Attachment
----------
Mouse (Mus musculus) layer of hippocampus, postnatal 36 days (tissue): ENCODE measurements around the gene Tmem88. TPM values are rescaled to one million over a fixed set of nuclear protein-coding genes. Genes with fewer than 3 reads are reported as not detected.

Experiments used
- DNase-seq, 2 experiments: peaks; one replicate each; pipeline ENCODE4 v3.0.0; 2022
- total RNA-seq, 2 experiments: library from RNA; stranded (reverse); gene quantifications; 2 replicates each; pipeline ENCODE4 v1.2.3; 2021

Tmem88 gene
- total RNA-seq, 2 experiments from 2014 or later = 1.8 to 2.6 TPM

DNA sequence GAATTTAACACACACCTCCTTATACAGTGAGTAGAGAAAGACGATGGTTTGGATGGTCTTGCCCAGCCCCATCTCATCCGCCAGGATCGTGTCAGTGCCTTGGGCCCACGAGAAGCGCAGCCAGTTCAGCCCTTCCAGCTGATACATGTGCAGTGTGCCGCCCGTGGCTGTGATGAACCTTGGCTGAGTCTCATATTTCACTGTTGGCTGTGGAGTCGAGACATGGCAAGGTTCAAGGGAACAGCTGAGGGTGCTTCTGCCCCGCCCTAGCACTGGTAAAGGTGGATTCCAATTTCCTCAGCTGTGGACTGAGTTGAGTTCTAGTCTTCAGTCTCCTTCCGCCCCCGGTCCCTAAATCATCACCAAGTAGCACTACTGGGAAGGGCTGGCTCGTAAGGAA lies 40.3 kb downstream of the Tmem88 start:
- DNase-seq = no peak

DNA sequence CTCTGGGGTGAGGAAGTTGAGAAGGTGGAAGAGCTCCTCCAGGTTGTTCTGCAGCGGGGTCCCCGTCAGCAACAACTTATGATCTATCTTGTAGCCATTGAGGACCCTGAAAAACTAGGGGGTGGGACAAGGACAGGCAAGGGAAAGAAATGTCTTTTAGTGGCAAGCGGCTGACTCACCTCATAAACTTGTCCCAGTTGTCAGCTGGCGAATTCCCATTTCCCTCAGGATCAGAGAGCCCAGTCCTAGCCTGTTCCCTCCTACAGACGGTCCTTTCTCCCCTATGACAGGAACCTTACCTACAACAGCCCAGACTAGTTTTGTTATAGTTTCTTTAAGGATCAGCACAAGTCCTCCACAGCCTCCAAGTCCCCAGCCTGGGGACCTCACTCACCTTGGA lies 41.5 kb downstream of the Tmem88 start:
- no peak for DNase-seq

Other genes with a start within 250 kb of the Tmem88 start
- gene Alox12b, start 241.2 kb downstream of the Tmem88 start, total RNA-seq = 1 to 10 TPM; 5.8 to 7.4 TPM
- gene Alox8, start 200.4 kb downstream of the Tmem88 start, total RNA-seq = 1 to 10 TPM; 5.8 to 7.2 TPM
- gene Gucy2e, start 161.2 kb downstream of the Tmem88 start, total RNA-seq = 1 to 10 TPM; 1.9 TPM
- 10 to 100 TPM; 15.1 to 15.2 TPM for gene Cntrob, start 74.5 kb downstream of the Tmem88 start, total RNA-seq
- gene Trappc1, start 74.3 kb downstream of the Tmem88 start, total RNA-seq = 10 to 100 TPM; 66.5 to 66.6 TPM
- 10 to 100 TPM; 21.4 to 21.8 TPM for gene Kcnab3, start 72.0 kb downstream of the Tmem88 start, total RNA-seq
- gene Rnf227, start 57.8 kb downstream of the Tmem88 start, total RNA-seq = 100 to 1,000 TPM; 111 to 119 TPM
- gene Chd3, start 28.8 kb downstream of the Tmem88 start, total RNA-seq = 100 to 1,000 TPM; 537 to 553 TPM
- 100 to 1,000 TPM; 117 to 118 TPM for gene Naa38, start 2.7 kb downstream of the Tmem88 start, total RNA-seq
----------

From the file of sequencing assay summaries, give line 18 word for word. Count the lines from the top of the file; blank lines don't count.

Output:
- gene Rnf227, start 57.8 kb downstream of the Tmem88 start, total RNA-seq = 100 to 1,000 TPM; 111 to 119 TPM